When Breaking Bad aired its series finale in 2013 after five intense seasons on AMC, fans were sustained by the promise of a Saul Goodman spinoff. We were thrilled to be getting more content from this universe, and with the bar set so incredibly high, nobody could have expected Better Call Saul to be as good as, or possibly better than, Breaking Bad. So in the days leading up to the prequel’s final episode, you certainly can’t blame fans for questioning if there’s an opportunity for a Saul spinoff featuring one of its characters, and given co-creator Vince Gilligan’s blunt response, it’s obvious he’s given it some thought too.
Better Call Saul — the prequel starring Bob Odenkirk as Jimmy McGill-turned-Saul Goodman-turned-Gene Takavic — is set wrap its six-season run on Monday, August 15, with an episode forebodingly titled “Saul Gone.” Vince Gilligan shared his thoughts with Rolling Stone about whether he could or should continue the narrative he’s been working on for over a decade. He said:
This world that Vince Gilligan created is clearly one he cares a lot about, and it’s exciting that there is a part of him that would love to continue to tell its stories. However, it seems he’s questioning how much is too much? At some point, you just have to let the end be the end, particularly for this type of universe. Gilligan continued:
With the creative genius that Vince Gillian and his team have brought to the AMC dramas, whatever “something new” he moves on to, he’s guaranteed a built-in fanbase. It furthermore seems unlikely that he’d fail at all of his future endeavors, forcing him to come crawling back to the deserts of New Mexico (or wherever the next installment would take us). However, with some of TV’s best characters coming from Better Call Saul and Breaking Bad, it’s always good to know that the creative potential is there if Gilligan ever one day chooses to return to it.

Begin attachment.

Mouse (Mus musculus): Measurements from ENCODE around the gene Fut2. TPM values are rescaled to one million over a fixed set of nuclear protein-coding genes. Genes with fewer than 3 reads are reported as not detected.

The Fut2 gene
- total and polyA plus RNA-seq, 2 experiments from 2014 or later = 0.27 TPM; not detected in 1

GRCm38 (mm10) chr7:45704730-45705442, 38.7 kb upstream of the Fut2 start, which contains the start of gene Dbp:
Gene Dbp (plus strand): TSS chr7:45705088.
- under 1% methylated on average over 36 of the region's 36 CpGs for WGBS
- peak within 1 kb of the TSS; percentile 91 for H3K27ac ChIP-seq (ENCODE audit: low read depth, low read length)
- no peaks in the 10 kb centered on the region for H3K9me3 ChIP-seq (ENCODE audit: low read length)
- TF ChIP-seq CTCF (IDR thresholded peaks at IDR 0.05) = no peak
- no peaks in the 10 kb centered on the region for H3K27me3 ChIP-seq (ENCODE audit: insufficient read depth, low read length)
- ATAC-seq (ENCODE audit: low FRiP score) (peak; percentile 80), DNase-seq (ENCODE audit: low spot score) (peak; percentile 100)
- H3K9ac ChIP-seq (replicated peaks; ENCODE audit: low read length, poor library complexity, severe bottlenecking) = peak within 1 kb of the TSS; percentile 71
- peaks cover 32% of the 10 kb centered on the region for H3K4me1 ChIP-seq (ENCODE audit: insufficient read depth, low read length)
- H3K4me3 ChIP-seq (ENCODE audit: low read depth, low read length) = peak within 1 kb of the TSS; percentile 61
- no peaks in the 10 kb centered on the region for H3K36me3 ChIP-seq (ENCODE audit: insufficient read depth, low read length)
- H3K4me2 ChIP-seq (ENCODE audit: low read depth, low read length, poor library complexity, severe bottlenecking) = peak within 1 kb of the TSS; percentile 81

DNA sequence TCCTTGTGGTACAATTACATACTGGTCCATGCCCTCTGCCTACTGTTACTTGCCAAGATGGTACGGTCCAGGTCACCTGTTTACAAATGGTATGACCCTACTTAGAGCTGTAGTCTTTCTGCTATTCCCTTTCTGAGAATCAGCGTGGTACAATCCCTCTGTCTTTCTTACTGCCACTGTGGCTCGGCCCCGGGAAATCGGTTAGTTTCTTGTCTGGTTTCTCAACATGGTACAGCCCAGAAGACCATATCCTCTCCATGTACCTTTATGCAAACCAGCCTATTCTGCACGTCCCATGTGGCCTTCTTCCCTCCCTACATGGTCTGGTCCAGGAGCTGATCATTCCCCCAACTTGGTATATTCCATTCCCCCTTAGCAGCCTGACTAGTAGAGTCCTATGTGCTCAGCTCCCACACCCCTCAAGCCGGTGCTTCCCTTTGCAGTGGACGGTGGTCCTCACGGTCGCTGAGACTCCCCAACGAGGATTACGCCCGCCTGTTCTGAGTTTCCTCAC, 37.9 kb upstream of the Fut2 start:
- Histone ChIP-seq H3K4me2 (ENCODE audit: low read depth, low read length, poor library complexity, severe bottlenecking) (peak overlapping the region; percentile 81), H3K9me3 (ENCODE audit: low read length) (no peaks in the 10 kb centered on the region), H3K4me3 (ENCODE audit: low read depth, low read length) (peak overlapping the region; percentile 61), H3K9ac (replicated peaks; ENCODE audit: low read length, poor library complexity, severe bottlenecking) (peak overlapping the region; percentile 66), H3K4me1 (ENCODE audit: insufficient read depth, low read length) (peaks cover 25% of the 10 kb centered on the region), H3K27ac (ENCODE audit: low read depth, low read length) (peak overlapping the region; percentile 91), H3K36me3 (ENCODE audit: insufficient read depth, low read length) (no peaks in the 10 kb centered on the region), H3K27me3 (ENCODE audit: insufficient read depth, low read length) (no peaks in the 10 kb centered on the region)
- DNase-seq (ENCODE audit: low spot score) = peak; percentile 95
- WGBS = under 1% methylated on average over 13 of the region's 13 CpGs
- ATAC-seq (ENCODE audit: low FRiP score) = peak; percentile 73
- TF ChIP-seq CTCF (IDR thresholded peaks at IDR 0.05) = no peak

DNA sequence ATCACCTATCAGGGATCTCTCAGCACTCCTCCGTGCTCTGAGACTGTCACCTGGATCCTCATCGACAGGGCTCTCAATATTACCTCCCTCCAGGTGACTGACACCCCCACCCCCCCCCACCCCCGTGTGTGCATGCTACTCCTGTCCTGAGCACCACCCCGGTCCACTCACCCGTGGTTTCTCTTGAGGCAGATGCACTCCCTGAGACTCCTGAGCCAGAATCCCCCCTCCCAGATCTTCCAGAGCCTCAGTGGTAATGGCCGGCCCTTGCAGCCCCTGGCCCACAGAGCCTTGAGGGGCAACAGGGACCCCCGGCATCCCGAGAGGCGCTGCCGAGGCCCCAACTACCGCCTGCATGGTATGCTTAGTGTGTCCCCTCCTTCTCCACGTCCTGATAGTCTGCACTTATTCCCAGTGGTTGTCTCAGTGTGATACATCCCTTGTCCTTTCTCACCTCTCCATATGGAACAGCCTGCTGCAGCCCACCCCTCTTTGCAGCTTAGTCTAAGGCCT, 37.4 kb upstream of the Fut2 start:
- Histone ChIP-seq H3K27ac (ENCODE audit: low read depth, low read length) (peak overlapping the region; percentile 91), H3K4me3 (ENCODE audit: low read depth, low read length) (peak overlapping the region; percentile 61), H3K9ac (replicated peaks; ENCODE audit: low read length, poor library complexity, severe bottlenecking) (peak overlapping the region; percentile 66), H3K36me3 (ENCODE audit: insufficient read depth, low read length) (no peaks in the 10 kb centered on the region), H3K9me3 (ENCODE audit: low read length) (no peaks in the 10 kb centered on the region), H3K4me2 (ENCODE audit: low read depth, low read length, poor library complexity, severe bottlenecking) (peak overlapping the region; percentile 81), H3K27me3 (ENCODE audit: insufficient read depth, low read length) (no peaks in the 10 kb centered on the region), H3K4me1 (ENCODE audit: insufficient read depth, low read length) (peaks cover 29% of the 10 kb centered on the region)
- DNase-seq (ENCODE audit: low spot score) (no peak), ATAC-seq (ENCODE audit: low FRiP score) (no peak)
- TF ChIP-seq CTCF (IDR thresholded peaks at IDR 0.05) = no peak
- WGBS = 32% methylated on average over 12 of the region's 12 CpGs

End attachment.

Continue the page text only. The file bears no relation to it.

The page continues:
Albuquerque may not be the multiverse, but fans were treated to a guest appearances from Bryan Cranston and Aaron Paul as Walter White and Jesse Pinkman, respectively, in Season 6 of the prequel series. Cranston has opened up about returning for Saul and specifically detailed the massive amount of secrecy surrounding his and Paul’s roles. He also joked that former co-star Bob Odenkirk had changed since stepping into the lead of his own series.
We’ll have to see what else Vince Gilligan has up his sleeve for the series finale, which is set for 9 p.m. ET Monday, August 15, on AMC. In the meantime, catch up on the best episodes of Better Call Saul so far, with the first five seasons available for streaming with a Netflix subscription.